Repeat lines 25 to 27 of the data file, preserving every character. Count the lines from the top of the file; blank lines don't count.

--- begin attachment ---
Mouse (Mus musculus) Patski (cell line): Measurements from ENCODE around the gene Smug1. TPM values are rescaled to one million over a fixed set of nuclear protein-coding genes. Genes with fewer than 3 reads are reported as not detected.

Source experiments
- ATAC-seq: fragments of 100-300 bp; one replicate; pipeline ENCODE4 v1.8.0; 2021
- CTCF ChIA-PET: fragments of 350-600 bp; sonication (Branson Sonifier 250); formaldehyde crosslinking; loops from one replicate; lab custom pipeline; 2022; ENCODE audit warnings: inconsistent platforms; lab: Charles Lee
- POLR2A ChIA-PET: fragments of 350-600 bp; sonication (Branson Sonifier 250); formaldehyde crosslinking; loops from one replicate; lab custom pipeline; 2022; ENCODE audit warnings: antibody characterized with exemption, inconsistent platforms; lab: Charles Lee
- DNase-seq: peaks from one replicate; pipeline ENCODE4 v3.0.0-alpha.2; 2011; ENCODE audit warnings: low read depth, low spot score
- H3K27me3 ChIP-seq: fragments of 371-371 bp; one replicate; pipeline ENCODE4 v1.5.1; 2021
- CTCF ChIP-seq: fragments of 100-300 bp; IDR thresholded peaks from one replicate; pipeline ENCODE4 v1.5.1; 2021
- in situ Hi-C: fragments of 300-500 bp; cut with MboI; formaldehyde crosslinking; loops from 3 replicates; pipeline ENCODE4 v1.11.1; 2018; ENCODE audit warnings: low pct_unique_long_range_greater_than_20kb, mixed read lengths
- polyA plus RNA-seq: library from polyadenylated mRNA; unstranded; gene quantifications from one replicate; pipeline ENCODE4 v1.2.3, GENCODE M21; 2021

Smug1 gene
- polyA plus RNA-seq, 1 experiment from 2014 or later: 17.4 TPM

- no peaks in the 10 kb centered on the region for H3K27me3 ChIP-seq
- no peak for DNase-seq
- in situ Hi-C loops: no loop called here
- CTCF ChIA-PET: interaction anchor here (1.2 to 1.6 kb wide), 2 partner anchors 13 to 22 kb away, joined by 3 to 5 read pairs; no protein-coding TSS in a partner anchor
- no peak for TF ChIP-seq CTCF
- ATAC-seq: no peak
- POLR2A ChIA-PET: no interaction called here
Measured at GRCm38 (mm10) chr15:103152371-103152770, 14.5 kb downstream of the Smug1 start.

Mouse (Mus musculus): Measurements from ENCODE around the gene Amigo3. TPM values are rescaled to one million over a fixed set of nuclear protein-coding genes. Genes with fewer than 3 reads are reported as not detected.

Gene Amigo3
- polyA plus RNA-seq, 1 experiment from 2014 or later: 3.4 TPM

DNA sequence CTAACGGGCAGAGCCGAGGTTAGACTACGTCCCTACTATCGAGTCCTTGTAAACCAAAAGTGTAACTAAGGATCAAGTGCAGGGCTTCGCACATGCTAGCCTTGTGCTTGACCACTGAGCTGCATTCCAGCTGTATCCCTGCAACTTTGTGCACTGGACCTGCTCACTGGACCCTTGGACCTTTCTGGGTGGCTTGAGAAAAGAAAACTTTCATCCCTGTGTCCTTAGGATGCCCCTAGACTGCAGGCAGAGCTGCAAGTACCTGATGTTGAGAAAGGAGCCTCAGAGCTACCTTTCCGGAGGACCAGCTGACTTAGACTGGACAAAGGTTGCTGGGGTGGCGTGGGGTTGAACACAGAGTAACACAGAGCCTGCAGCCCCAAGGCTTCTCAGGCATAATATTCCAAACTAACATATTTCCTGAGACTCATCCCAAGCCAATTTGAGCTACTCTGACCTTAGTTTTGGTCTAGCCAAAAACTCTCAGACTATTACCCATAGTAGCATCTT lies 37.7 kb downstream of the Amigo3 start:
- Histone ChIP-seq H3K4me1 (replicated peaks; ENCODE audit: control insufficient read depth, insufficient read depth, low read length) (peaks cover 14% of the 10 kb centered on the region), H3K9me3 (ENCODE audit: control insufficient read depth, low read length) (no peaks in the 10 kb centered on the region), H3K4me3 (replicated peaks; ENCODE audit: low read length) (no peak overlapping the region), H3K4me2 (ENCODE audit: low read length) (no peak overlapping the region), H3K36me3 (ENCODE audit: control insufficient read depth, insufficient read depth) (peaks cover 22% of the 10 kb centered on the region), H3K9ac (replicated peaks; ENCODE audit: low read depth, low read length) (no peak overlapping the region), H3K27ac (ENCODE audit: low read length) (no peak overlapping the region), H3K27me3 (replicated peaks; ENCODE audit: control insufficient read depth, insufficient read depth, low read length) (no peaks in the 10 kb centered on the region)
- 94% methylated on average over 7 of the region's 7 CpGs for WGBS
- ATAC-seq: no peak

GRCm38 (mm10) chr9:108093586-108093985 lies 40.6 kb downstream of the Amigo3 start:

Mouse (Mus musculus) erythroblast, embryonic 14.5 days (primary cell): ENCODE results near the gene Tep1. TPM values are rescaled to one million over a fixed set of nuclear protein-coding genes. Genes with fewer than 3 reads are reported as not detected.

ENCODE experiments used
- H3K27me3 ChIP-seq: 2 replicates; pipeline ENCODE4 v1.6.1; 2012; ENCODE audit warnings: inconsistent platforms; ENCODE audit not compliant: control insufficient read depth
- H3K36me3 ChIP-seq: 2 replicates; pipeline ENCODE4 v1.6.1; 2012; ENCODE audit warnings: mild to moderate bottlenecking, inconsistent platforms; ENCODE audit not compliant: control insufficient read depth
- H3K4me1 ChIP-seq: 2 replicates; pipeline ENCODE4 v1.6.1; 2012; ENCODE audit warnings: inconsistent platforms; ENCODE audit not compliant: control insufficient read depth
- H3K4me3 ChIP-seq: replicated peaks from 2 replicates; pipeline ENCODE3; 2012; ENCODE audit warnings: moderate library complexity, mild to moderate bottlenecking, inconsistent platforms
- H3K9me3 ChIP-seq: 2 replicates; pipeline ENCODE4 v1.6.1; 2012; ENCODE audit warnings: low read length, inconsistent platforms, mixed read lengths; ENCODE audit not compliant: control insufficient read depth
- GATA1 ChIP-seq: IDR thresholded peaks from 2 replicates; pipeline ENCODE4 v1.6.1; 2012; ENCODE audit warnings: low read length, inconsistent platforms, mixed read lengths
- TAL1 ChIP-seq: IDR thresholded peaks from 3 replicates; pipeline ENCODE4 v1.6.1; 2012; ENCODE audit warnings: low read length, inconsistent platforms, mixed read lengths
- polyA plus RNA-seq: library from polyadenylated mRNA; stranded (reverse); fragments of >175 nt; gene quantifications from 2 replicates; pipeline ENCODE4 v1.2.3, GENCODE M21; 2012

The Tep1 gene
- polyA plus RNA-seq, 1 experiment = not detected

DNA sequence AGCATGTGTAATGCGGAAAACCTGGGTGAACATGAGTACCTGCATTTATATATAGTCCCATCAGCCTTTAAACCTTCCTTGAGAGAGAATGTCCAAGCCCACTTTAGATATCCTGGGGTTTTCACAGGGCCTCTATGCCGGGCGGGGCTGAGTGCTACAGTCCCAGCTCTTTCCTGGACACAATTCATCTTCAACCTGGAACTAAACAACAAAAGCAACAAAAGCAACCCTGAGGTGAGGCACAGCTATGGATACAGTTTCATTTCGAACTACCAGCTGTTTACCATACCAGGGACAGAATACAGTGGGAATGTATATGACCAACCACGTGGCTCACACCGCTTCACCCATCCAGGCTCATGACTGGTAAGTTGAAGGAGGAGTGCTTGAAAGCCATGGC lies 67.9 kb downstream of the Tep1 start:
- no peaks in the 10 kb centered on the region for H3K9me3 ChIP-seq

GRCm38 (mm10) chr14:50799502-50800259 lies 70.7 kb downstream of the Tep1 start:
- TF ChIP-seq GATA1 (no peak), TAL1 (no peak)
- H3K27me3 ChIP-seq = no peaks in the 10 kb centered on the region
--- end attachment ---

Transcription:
- Histone ChIP-seq H3K4me1 (replicated peaks; ENCODE audit: control insufficient read depth, insufficient read depth, low read length) (peaks cover 14% of the 10 kb centered on the region), H3K9me3 (ENCODE audit: control insufficient read depth, low read length) (no peaks in the 10 kb centered on the region), H3K4me3 (replicated peaks; ENCODE audit: low read length) (no peak overlapping the region), H3K4me2 (ENCODE audit: low read length) (no peak overlapping the region), H3K36me3 (ENCODE audit: control insufficient read depth, insufficient read depth) (peaks cover 22% of the 10 kb centered on the region), H3K9ac (replicated peaks; ENCODE audit: low read depth, low read length) (no peak overlapping the region), H3K27ac (ENCODE audit: low read length) (no peak overlapping the region), H3K27me3 (replicated peaks; ENCODE audit: control insufficient read depth, insufficient read depth, low read length) (no peaks in the 10 kb centered on the region)
- 94% methylated on average over 7 of the region's 7 CpGs for WGBS
- ATAC-seq: no peak